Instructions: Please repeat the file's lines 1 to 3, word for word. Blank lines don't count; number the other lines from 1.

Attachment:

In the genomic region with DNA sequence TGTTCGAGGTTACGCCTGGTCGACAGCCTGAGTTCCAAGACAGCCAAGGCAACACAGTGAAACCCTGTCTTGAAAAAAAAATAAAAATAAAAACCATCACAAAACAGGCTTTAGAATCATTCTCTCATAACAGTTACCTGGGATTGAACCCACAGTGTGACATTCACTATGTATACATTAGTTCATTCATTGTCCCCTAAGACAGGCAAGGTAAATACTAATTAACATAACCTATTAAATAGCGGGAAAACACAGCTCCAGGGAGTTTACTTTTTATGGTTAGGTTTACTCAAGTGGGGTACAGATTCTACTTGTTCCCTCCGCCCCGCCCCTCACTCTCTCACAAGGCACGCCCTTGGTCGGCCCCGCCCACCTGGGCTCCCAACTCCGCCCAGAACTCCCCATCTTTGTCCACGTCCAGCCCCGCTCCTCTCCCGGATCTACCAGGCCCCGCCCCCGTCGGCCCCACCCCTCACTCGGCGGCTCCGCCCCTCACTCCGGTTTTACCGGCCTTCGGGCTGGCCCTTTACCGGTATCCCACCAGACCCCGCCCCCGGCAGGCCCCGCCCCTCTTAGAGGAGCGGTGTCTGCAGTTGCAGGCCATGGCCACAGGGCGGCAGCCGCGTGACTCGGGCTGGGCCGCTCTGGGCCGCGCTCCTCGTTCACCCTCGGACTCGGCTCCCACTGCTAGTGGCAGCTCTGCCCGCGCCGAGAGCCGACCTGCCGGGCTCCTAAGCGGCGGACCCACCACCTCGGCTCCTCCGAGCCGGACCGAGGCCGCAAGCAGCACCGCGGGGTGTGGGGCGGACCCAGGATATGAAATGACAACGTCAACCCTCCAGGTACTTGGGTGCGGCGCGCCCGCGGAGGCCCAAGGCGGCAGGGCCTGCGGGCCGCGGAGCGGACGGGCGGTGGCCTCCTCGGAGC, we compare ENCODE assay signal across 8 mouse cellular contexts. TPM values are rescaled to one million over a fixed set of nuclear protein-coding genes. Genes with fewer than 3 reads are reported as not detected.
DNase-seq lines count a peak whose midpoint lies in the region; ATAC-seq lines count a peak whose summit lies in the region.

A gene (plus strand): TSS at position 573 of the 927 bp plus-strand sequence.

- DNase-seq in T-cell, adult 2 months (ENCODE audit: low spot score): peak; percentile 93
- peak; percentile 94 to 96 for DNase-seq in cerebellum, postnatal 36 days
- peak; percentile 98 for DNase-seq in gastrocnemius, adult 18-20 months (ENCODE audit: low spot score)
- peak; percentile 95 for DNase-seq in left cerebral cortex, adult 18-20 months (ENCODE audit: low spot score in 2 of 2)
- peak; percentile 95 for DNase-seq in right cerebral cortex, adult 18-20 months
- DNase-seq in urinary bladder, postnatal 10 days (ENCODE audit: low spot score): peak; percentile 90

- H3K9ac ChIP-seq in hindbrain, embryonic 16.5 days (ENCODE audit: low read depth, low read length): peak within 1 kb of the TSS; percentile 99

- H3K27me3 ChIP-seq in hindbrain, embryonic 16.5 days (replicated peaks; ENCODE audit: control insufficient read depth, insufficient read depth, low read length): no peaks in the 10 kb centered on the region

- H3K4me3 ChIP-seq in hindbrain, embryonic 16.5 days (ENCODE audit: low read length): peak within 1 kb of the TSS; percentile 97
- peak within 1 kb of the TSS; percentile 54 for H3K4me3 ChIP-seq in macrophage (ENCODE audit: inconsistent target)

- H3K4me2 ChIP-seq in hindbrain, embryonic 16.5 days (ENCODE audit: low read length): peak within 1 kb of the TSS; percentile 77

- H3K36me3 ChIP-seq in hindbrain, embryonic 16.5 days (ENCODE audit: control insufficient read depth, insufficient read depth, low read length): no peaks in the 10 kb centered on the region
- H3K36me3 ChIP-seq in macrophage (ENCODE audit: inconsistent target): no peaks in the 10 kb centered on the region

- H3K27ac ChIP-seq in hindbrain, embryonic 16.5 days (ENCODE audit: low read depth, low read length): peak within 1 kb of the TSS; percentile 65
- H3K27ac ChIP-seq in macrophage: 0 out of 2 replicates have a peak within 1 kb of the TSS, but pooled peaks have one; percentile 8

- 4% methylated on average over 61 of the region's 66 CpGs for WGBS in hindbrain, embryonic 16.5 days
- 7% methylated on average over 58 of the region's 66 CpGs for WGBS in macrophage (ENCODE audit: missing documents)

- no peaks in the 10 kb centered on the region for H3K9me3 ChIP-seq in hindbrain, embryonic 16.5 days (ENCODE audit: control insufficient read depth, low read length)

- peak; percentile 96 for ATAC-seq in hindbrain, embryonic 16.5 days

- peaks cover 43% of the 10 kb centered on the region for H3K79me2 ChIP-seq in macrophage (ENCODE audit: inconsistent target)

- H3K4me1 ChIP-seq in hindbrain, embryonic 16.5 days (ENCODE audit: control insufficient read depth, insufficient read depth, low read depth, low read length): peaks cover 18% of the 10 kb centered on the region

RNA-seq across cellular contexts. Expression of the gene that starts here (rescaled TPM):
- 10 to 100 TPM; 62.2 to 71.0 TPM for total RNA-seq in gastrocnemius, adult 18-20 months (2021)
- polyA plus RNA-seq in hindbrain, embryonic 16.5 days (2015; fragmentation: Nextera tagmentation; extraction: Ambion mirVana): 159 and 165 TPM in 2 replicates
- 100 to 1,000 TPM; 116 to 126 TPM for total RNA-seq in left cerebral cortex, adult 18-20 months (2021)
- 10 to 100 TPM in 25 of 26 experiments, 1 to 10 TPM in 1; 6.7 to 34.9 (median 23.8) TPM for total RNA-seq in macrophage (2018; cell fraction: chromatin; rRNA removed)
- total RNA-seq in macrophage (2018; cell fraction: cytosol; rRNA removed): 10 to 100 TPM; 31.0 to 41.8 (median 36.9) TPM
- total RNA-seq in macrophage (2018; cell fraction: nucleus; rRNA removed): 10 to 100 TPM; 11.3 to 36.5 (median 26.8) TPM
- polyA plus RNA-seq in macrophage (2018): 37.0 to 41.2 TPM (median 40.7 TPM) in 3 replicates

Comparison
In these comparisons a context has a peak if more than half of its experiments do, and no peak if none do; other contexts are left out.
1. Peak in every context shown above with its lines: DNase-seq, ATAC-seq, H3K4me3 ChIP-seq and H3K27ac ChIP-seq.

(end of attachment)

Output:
In the genomic region with DNA sequence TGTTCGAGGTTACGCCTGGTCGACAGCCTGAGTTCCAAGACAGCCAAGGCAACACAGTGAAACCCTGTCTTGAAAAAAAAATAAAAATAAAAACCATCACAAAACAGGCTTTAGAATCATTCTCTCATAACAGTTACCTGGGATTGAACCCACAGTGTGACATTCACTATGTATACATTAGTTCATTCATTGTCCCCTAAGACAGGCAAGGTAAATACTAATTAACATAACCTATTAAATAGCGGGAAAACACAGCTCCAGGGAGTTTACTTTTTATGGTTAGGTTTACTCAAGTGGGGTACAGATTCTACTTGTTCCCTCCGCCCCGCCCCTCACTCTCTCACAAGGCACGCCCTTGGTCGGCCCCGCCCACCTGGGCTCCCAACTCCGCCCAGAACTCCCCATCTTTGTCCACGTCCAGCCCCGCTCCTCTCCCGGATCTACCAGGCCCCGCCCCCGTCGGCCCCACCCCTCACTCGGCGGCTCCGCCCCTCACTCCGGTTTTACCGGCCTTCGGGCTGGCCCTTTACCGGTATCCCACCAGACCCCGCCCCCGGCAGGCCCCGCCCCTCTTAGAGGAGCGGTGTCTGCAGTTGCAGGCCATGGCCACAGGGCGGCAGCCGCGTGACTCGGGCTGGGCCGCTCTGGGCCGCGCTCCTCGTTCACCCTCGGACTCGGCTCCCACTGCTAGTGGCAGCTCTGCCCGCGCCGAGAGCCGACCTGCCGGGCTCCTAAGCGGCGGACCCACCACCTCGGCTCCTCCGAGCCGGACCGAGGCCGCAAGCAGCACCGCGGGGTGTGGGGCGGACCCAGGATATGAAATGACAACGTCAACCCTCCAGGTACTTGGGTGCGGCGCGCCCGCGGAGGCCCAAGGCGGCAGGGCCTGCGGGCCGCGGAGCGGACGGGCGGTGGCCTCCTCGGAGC, we compare ENCODE assay signal across 8 mouse cellular contexts. TPM values are rescaled to one million over a fixed set of nuclear protein-coding genes. Genes with fewer than 3 reads are reported as not detected.
DNase-seq lines count a peak whose midpoint lies in the region; ATAC-seq lines count a peak whose summit lies in the region.

A gene (plus strand): TSS at position 573 of the 927 bp plus-strand sequence.